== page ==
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Species Conservation Rankings

The Saskatchewan Conservation Data Centre is responsible for evaluating and assigning a conservation rank to each taxon, resident or transient, found in the province. The process of conservation ranking involves the review of information housed in the SKCDC database as well as scientific and government literature, natural history publications, consultations with recognized experts and highly knowledgeable amateur naturalists as well as field work. The goal of this process is to arrive at a subnational or S-rank, based on the best available information, that best characterizes the extirpation risk of an element in the province. This subnational or S-rank serves to focus conservation concern.

Ranks are calculated using a standardized procedure set forth by NatureServe, which allows the SKCDC to follow a standardized, repeatable, and transparent procedure for categorizing the province’s flora and fauna.

Each species assessment takes into account not just rarity, but also trends and threats:

A minimum number of factors, and a minimum of certain types of factors, are needed to calculate a rank. The factors are scaled and weighted according to their impact on risk, and points are used to score the contribution of each factor to the risk. The final overall score is equated with a rank.

Interpreting Conservation Ranks

Ranks are given as the letter that represents the geographic scale followed by a number that represents the taxon’s risk of extirpation. A higher S-rank (e.g. S5) indicates that a species is more common, more stable, and less threatened than a species with a lower S-rank (e.g. S1), which would indicate that a species is rarer, declining, facing a high threat level, or a combination of these factors.


Species with a low S Rank are at a higher risk of extirpation.
1
Critically Imperiled/ Extremely rareAt very high risk of extinction or extirpation due to extreme rarity, very steep declines, high threat level, or other factors.
2
Imperiled/Very rareAt high risk of extinction or extirpation due to a very restricted range, very few populations, steep declines, threats or other factors.
3
Vulnerable/Rare to uncommonAt moderate risk of extinction or extirpation due to a restricted range, relatively few populations, recent and widespread declines,threats, or other factors.
4
Apparently SecureUncommon but not rare; some cause for long-term concern due to declines or other factors.
5
Secure/CommonDemonstrably secure under present conditions; widespread and abundant; low threat level.

A range rank (such as S3S4) is used when the taxon straddles the criteria for more than one rank (i.e. S3 and S4). Letters in the rank are referred to as modifiers and can have various meanings:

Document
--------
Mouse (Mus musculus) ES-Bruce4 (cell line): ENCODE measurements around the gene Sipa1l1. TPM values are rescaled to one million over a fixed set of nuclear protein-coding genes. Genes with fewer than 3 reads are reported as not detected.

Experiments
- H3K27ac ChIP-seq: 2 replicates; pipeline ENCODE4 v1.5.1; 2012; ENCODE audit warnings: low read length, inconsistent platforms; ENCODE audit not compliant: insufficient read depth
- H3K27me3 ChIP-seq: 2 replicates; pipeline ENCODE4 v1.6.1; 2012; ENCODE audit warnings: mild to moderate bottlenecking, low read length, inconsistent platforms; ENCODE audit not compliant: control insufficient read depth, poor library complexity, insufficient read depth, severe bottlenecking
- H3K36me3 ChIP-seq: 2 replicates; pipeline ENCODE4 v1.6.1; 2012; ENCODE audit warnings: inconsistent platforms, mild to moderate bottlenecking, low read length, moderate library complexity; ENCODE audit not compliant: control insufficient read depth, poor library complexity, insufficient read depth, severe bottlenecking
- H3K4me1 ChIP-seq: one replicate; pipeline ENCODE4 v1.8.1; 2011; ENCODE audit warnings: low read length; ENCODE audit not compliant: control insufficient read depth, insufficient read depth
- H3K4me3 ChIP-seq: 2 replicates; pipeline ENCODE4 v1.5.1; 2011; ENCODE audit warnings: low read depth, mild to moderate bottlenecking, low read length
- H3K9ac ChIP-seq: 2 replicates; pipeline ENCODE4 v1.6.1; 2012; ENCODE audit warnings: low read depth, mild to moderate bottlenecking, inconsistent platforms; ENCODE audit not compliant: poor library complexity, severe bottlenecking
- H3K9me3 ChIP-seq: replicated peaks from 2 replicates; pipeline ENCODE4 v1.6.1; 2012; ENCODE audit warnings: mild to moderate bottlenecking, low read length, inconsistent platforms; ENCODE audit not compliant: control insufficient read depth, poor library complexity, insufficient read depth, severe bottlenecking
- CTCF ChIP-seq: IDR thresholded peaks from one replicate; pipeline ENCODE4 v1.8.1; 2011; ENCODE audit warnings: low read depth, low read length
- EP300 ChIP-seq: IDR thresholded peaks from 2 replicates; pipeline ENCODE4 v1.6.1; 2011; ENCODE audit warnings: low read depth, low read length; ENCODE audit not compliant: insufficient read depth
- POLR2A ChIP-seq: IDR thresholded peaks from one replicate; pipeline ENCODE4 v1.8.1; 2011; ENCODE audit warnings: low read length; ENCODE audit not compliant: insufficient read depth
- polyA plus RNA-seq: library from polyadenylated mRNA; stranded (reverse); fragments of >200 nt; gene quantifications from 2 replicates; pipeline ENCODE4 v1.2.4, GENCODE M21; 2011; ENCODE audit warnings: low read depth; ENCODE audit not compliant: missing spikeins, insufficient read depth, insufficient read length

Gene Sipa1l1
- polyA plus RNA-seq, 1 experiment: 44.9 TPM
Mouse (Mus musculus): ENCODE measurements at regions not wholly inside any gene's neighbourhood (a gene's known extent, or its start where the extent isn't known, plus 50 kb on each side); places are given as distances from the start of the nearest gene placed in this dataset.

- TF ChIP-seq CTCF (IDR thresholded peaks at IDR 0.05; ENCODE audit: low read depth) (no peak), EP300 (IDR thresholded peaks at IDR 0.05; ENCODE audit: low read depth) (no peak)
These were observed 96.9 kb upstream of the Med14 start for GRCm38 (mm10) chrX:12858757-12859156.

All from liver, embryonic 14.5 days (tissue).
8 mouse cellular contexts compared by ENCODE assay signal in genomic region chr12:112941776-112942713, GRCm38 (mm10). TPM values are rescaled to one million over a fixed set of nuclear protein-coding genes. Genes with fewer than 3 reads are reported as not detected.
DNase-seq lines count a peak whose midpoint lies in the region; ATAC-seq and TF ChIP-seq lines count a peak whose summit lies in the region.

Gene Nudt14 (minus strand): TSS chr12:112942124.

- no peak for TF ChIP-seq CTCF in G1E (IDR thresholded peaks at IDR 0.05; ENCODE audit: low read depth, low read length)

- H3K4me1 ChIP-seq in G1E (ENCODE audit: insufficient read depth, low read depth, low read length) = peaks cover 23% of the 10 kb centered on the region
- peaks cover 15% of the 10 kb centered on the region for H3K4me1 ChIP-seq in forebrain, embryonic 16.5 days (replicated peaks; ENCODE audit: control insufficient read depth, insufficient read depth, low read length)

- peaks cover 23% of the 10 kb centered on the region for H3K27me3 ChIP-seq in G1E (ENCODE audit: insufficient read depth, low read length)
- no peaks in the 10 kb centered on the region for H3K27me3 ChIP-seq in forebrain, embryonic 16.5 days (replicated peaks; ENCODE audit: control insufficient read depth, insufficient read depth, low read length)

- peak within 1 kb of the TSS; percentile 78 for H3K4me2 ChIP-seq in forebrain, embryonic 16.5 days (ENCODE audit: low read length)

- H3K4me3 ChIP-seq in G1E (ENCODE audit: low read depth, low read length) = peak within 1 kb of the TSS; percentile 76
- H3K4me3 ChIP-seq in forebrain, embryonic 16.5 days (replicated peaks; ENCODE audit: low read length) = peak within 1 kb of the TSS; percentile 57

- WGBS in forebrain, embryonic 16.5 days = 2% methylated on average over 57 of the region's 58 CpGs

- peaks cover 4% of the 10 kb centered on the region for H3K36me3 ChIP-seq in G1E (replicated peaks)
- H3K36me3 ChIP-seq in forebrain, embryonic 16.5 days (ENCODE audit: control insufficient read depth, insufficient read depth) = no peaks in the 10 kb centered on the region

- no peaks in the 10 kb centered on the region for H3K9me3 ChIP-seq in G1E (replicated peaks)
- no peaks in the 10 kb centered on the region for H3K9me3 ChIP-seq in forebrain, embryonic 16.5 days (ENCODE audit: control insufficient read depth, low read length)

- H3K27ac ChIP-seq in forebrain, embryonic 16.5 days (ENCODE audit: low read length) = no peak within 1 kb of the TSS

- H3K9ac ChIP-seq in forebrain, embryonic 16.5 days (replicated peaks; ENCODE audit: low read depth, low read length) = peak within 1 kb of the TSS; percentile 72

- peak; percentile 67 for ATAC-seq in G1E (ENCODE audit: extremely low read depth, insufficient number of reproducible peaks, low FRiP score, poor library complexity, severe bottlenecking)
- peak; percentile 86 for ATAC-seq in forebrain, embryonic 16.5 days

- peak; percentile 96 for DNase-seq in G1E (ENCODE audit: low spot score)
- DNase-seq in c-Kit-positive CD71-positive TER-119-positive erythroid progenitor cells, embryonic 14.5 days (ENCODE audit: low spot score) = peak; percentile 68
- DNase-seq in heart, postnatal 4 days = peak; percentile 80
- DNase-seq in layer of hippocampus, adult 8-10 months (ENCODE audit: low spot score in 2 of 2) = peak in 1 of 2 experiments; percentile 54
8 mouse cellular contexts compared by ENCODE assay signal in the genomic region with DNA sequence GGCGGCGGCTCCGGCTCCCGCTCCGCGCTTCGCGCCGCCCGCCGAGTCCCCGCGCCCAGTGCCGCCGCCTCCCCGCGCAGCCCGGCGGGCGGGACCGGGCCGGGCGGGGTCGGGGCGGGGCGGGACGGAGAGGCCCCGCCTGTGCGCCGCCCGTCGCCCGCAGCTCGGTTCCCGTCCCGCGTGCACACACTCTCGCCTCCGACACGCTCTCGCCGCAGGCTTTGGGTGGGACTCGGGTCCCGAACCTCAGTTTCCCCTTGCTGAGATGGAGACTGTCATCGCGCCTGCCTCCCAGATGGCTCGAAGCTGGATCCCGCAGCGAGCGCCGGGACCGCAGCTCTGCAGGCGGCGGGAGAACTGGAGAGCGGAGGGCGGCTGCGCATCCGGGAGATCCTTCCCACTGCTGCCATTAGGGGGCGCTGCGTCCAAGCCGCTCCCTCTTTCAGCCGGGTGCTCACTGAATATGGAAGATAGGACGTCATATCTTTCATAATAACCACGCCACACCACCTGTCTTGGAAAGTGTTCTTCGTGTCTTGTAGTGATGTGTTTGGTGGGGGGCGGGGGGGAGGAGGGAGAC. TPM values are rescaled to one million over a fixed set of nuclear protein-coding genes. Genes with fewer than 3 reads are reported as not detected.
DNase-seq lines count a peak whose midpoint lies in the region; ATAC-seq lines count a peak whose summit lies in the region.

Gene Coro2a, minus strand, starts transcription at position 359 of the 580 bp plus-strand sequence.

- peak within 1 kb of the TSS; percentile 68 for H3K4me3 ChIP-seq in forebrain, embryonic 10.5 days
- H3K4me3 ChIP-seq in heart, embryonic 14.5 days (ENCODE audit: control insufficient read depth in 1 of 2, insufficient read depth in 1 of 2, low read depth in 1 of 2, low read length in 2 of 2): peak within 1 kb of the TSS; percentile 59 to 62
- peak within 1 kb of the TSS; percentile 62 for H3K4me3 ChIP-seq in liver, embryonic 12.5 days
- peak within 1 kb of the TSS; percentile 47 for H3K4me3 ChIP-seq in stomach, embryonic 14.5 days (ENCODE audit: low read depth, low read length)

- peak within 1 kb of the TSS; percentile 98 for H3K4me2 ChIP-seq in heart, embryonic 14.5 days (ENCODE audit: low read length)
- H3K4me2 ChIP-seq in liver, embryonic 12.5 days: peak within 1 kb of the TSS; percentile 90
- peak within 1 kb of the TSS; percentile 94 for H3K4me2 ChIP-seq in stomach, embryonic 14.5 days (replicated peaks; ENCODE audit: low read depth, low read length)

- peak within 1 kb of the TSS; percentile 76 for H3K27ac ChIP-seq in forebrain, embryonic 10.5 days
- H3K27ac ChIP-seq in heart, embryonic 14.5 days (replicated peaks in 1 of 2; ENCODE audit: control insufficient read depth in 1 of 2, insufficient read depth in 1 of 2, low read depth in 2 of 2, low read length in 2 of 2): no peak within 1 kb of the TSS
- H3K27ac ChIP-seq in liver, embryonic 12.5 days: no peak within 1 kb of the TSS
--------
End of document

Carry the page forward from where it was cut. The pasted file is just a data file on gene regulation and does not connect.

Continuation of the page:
A - accidental or causal in the province, including species recorded infrequently that are far outside their range (birds and butterflies)
Bfor a migratory species, applies to the breeding population in the province
Nfor a migratory species, applies to the non-breeding population in the province
Mfor a migratory species, rank applies to the transient (migrant) population
Hhistorical occurrence of the taxon, without recent verification (e.g. 20-40 years or older)
Ustatus is uncertain in Saskatchewan because of limited or conflicting information (unrankable)
Xbelieved to be extinct or extirpated from the province
NRrank is not yet assigned or species has not yet been assessed (not ranked)
NAconservation status is not applicable to the species (e.g. it may have been determined to have been introduced in Saskatchewan)

A “?” following a rank means that there is some uncertainty associated with it. For example, a rank of S3? means that it is believed to be most likely an S3, but there is a significant chance that it could be an S2 or S4.

The SKCDC prioritizes taxa for ranking based on a five-year rotation. Information on each taxon is gathered and compiled prior to assessing the rank factors. Once a rank is calculated, it is reviewed by SKCDC staff and other experts (e.g., members of the Botanical Assessment Working Group for plants), and can be adjusted if the reviewers feel that it is necessary. The ranks are only as good as the information that is put into the calculator , so it is very important for the SKCDC to have all of the most up-to-date information on a taxon before ranking it. External data may play a role in adjusting the rank, but if at all possible, the SKCDC will incorporate such data into its database prior to the rank calculation.

Where data is scarce, the SKCDC may rely on expert opinion to inform a conservation rank.

Why are these ranks important? Conservation activities are focused on taxa that have a rank of S1, S2 or S3, and avoidance or mitigation is required for these taxa during any development projects. Taxa with a rank including S3 or less are tracked by the SKCDC and locations of conservation significance are mapped. Taxa that are not ranked S1, S2 or S3 may still be tracked if special circumstances warrant.

Accessing Species Conservation Rankings
Species conservation rankings (S-Ranks) can be found in any of the SKCDC's species lists.
Related Resources:
Conservation Status Assessment: Identifying Threatened Species and Ecosystems - An overview of methods at NatureServe.org
NatureServe Conservation Status Assessments: Methodology for Assigning Ranks - NatureServe Report
NatureServe Conservation Status Assessments: Factors for Evaluating Species and Ecosystem Risk - NatureServe Report